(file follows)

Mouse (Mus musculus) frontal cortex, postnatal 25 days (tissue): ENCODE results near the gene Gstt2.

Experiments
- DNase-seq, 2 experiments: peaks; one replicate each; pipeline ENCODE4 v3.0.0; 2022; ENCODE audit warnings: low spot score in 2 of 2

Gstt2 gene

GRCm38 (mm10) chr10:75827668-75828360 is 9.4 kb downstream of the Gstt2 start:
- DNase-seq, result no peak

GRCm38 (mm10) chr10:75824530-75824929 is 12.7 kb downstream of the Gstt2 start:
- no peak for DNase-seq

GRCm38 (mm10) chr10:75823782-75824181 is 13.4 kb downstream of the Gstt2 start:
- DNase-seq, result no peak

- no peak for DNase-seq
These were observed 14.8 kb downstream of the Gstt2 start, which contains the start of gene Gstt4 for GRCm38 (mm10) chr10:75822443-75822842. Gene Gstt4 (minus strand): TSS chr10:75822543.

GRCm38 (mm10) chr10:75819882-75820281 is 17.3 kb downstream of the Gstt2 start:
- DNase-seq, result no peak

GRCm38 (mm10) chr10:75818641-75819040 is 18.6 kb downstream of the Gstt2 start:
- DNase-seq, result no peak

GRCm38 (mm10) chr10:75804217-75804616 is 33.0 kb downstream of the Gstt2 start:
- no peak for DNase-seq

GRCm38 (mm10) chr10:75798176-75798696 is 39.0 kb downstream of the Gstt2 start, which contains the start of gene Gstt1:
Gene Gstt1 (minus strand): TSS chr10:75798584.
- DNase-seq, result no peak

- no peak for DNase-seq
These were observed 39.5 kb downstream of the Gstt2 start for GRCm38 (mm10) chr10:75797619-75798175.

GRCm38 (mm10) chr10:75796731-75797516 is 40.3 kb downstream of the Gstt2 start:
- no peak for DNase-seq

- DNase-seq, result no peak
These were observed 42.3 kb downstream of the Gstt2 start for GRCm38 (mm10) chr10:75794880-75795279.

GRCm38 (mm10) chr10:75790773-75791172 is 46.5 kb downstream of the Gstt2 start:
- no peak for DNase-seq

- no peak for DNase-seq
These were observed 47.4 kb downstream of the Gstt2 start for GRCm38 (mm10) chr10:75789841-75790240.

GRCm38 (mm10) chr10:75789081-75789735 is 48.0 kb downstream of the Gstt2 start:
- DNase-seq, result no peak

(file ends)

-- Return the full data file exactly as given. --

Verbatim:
Mouse (Mus musculus) frontal cortex, postnatal 25 days (tissue): ENCODE results near the gene Gstt2.

Experiments
- DNase-seq, 2 experiments: peaks; one replicate each; pipeline ENCODE4 v3.0.0; 2022; ENCODE audit warnings: low spot score in 2 of 2

Gstt2 gene

GRCm38 (mm10) chr10:75827668-75828360 is 9.4 kb downstream of the Gstt2 start:
- DNase-seq, result no peak

GRCm38 (mm10) chr10:75824530-75824929 is 12.7 kb downstream of the Gstt2 start:
- no peak for DNase-seq

GRCm38 (mm10) chr10:75823782-75824181 is 13.4 kb downstream of the Gstt2 start:
- DNase-seq, result no peak

- no peak for DNase-seq
These were observed 14.8 kb downstream of the Gstt2 start, which contains the start of gene Gstt4 for GRCm38 (mm10) chr10:75822443-75822842. Gene Gstt4 (minus strand): TSS chr10:75822543.

GRCm38 (mm10) chr10:75819882-75820281 is 17.3 kb downstream of the Gstt2 start:
- DNase-seq, result no peak

GRCm38 (mm10) chr10:75818641-75819040 is 18.6 kb downstream of the Gstt2 start:
- DNase-seq, result no peak

GRCm38 (mm10) chr10:75804217-75804616 is 33.0 kb downstream of the Gstt2 start:
- no peak for DNase-seq

GRCm38 (mm10) chr10:75798176-75798696 is 39.0 kb downstream of the Gstt2 start, which contains the start of gene Gstt1:
Gene Gstt1 (minus strand): TSS chr10:75798584.
- DNase-seq, result no peak

- no peak for DNase-seq
These were observed 39.5 kb downstream of the Gstt2 start for GRCm38 (mm10) chr10:75797619-75798175.

GRCm38 (mm10) chr10:75796731-75797516 is 40.3 kb downstream of the Gstt2 start:
- no peak for DNase-seq

- DNase-seq, result no peak
These were observed 42.3 kb downstream of the Gstt2 start for GRCm38 (mm10) chr10:75794880-75795279.

GRCm38 (mm10) chr10:75790773-75791172 is 46.5 kb downstream of the Gstt2 start:
- no peak for DNase-seq

- no peak for DNase-seq
These were observed 47.4 kb downstream of the Gstt2 start for GRCm38 (mm10) chr10:75789841-75790240.

GRCm38 (mm10) chr10:75789081-75789735 is 48.0 kb downstream of the Gstt2 start:
- DNase-seq, result no peak